I had my first official request for a flower arrangement recently. From my mother-in-law . . . that’s pretty official right? She was having a garden party to celebrate the grand opening of her department store, Harrell’s. Well, it was a miniature version of a department store (miniatures have been one of her hobbies). But it was Grand none the less.
Her party colors were bright pink and lime green.
I used dahlias, hydrangeas, snap dragons, and carnations . .
Since it was a garden party I thought the I’d make an arrangement that looked like I picked a bunch of flowers from my elaborate garden and simply clustered them together in a basket.
First, I tucked a glass bowl inside a square basket that I had on hand. Then I filled the bowl with small river rocks (as a substitute for wet floral foam) to secure the stems in place. Then filled with water. A deeper glass bowl and more river rocks would have been perfect, but this is what I had on hand . . .
I also ended up using a floral frog to secure the thicker stems and the weight of the hydrangea . . .
I pushed the hydrangeas one by one into the floral frog in to form a cluster. Then I clustered the dahlias together by pushing them gently one by one into the river rocks . . .
The snap dragons were a little top-heavy so I took some floral tape and wrapped it around to make a small bunch. Then I pushed them into the river rocks. I repeated the same technique with the carnations . . .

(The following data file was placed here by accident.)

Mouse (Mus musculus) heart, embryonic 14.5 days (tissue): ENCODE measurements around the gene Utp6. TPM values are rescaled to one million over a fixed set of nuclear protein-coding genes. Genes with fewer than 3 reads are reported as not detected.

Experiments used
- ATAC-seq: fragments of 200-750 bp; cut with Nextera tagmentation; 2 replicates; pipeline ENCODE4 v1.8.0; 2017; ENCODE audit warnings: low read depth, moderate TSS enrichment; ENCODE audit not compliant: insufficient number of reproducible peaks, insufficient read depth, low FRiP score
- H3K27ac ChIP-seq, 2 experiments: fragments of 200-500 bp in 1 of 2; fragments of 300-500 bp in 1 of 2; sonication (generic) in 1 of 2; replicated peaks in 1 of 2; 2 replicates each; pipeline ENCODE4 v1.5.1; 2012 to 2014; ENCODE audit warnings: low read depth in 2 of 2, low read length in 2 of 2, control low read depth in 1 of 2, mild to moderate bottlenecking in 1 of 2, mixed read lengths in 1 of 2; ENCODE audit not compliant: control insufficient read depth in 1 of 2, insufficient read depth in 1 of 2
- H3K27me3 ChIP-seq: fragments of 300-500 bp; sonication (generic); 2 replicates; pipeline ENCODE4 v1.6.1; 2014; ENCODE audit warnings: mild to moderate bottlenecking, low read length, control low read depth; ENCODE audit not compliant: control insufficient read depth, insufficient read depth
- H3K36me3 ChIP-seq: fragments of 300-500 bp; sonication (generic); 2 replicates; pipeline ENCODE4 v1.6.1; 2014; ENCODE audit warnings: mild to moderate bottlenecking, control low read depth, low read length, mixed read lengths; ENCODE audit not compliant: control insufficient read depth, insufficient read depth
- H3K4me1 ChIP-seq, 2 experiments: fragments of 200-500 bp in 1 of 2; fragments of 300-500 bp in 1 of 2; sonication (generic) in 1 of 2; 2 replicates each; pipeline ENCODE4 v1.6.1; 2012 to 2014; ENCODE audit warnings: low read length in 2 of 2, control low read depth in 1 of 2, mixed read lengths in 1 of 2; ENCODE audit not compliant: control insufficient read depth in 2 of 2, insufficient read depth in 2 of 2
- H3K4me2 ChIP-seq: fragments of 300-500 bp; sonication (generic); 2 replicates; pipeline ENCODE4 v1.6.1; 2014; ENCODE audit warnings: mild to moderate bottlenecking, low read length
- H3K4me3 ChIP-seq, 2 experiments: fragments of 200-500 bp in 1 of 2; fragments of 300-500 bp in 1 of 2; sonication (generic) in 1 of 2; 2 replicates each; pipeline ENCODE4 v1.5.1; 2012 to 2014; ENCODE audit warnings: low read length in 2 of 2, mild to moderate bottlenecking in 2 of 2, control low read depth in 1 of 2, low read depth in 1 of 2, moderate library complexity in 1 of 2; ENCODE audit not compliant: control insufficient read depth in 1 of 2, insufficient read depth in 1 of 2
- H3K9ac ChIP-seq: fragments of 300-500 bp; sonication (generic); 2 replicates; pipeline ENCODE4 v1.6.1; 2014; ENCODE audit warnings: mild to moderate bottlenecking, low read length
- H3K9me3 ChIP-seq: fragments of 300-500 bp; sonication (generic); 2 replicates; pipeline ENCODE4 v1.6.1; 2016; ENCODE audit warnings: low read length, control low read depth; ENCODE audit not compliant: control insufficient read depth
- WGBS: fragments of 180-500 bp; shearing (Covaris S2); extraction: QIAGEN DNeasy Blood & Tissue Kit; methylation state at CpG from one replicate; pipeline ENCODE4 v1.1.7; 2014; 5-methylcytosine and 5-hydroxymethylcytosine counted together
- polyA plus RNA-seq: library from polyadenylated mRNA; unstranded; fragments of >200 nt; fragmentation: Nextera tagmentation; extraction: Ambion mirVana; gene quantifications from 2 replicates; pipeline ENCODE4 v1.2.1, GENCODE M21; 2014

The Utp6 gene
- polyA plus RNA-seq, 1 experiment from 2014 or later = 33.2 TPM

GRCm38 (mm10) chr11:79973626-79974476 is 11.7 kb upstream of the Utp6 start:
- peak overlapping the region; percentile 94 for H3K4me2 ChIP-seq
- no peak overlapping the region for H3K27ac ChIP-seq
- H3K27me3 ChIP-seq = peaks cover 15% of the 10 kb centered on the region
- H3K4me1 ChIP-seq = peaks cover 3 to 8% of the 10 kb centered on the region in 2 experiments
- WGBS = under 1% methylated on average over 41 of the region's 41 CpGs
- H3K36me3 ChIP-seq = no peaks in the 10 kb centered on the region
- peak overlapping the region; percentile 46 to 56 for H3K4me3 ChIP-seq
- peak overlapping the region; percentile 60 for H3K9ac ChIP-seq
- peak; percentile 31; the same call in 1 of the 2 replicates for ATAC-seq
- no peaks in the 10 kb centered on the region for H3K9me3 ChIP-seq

I tucked in some of the greenery from the bouquets around the base of the arrangement and viola! Basket-o-flowers. And a very happy customer I might add (phew)!
In a recent post I mentioned that I was going to stop using wet floral foam since it is not eco-friendly and it also contains toxic elements like formaldehyde. Yikes. You can read more about that post here.
It seems like I favor short containers for flowers so I thought that I would see how glass marbles would work in this particular arrangement. You can find glass marbles or glass beads at the craft store.
The marbles worked nicely. Here, I’ll prove it to you in this video:
Lucky me, I have a ton of these beauties blooming in my backyard . . .
I hope this post finds you well on this Memorial Day.
I’m trying a new approach to playing with flowers… a more eco-friendly approach. That means no more wet floral foam (very toxic) and using more locally grown flowers. So with this in mind I took a trip to my local farmers market (rather than my corner grocery store) to see what kind of floral beauty was offered. I was so pleased with the variety. Everything from carnations to Dahlias and roses … and an abundance of other seasonal local flowers. And the price? More affordable than my corner grocer…
I picked out some cymbidium (sym-BID-ee-em) orchids and some pretty purple mums. I decided to practice using a floral frog again instead of the wet floral foam.
This time I used a smaller vessel (a cute thrifted tea cup) with a small, circular floral thrifted floral frog. I simply snipped the orchid stems and pressed them into place on the floral frog …
Yay. I think I’ve made friends with the floral frog …
I also had some pinkish, purple cymbidium orchids and combined them with the white ones into a large, low bowl with a larger floral frog. I tucked them in tightly …
For the mums, I just gathered them into a tight bouquet in my hand and trimmed the bottoms the same length. I wrapped a rubber band around them and placed them in a mason jar tied with ribbon (super easy hostess gift idea)…
Tuesday evenings at the farmers market might have to be my new ritual. Maybe next time I’ll pick up some farm fresh produce for a farmer’s market inspired dinner…